President Trump tweeted on Saturday that he had once again leaned on Saudi Arabia, the world’s largest oil exporter, to increase production by as much as 2 million barrels a day.
Since May, Mr. Trump has put pressure on the Saudis and the Organization of the Petroleum Exporting Countries to increase supplies through tweets and other messages. His tweet on Saturday came as many Americans were hitting the roads to begin an extended Fourth of July holiday.
In recent weeks, worries about declining oil exports from Iran have been pushing up oil prices. Analysts say that Saudi help in making up for lost Iranian crude oil will be crucial to Mr. Trump’s efforts to put pressure on the government of Iran while not forcing prices up too high to cause political damage in the United States. “This strategy hinges on Saudi Arabia,” Helima Croft, an analyst at RBC Capital Markets, said in an interview on Friday.
Brent crude, the international benchmark, was selling on Friday for over $79 a barrel, and there is talk that in certain circumstances a return to $100 a barrel oil is possible. “It’s certainly easy to imagine a scenario at this point where oil prices hit $100 again this year,” said Jason Bordoff, director of the Center on Global Energy Policy at Columbia University.
Pressure from Mr. Tump did help prod Saudi Arabia, Russia and other producers to agree to gradually increase supply by as much as 1 million barrels a day at meetings on June 22 and June 23 in Vienna. “We will do whatever is necessary to keep the market in balance,” the Saudi energy minister, Khalid Al-Falih, told journalists at OPEC headquarters in Vienna at the end of the meeting, with Russia’s energy minister Alexander Novak seated at his side.
Since then, though, the Trump administration has upped the ante by signaling a tough line on closing down Iranian production. Since the lifting of sanctions in 2016, Iran has returned as a major oil supplier, selling around 2.5 million barrels a day, or more than 2 percent of global supplies. Traders worry that a major curtailment of Tehran’s output could risk creating a supply crunch that might drive prices skyward.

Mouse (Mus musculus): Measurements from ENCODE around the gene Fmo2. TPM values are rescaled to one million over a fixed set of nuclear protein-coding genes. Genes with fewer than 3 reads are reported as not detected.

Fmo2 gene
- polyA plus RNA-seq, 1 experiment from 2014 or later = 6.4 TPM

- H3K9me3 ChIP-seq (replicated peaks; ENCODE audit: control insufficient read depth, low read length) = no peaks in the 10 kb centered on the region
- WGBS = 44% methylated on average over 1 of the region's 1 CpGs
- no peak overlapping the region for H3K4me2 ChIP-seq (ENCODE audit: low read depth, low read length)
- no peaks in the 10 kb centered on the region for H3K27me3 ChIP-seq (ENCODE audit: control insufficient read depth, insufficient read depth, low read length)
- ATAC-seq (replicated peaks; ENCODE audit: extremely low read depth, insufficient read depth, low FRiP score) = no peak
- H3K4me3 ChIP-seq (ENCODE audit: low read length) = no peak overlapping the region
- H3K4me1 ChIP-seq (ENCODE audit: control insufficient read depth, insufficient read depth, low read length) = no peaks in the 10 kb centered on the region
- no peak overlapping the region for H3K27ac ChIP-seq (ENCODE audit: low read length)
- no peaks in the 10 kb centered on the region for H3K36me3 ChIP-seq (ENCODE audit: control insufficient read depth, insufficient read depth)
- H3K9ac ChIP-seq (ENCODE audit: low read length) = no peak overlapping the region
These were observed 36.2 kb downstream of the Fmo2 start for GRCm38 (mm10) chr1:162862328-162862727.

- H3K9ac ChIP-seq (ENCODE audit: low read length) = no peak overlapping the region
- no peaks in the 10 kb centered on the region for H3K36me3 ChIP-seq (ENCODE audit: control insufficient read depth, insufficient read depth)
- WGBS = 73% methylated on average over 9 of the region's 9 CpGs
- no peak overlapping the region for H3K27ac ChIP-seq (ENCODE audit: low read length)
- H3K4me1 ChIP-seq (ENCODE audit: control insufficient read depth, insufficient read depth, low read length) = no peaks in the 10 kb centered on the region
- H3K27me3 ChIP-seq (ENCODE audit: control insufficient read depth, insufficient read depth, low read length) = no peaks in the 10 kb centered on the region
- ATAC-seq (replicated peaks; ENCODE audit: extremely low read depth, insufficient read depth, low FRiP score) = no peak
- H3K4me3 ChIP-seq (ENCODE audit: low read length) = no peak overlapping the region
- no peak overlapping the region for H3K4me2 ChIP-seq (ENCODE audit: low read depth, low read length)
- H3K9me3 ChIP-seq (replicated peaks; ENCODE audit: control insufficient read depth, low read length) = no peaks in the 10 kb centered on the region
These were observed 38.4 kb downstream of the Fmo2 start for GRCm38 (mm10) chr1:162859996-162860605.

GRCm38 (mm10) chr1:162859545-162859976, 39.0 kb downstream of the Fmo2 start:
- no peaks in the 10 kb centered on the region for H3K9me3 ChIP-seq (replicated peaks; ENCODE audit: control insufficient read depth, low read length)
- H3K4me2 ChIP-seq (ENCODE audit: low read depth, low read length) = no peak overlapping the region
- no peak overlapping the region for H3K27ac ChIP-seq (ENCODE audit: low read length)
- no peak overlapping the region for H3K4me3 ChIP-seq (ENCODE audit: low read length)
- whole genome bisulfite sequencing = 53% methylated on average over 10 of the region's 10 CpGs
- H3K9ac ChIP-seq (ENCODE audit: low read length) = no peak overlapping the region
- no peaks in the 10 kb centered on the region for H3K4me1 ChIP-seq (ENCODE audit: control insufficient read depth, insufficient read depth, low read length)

“If we take 2 million barrels of oil off the market, what is going to be left in the tank?” Ms. Croft asked.
Mr. Trump tweeted that he had asked Saudi Arabia to increase production by as much as 2,000,000 barrels a day to compensate for what he called “turmoil & disfunction in Iran and Venezuela,” but most analysts think that coming up with that much oil quickly would be a challenge for the Saudis.
Saudi Arabia, for instance, says it has 2 million barrels a day in spare capacity, but analysts are skeptical that it can easily and sustainably add more than 700,000 barrels of production a day without drilling and other work that would take time. “Once you get above that level, we are into uncharted territory,” said David Fyfe, chief economist at the Gunvor Group, a major trading house. “Can they really push above that quickly?”
Aside from the Saudis, only a handful of producers, including Kuwait, the United Arab Emirates and Iraq, are likely to be able to put more oil on the market soon. The International Energy Agency, the Paris-based group that represents consumer countries, recently estimated what it called “short order supply” from the Middle East, including Saudi Arabia, at 1.14 million barrels a day. Russia could also add as much as 400,000 barrels a day, analysts say.
While production in the United States has been rising rapidly, largely through the extraction of oil from shale rock, analysts forecast that the growth is likely to slow in the coming months because of a lack of sufficient pipelines to transport the oil to markets.
At the same time, factional fighting in Libya is causing a large outage, while the oil output of Venezuela, once a major producer, has fallen by around 1 million barrels a day over the last two years, with further steep declines possible in the coming months.
The market is not short of oil now. But traders are concerned that all of these problems may add up to shortages down the road. Estimates of how much spare capacity or quickly accessible oil is available vary, but most experts think it would be challenging to cover a large drop in Iranian exports combined with other outages.
In a statement on Saturday, Saudi Arabia said that King Salman had spoken to Mr. Trump and that the leaders discussed the need to address any potential shortages in the supply of oil as well as maintain stability in the oil markets. The statement did not include any specific figures.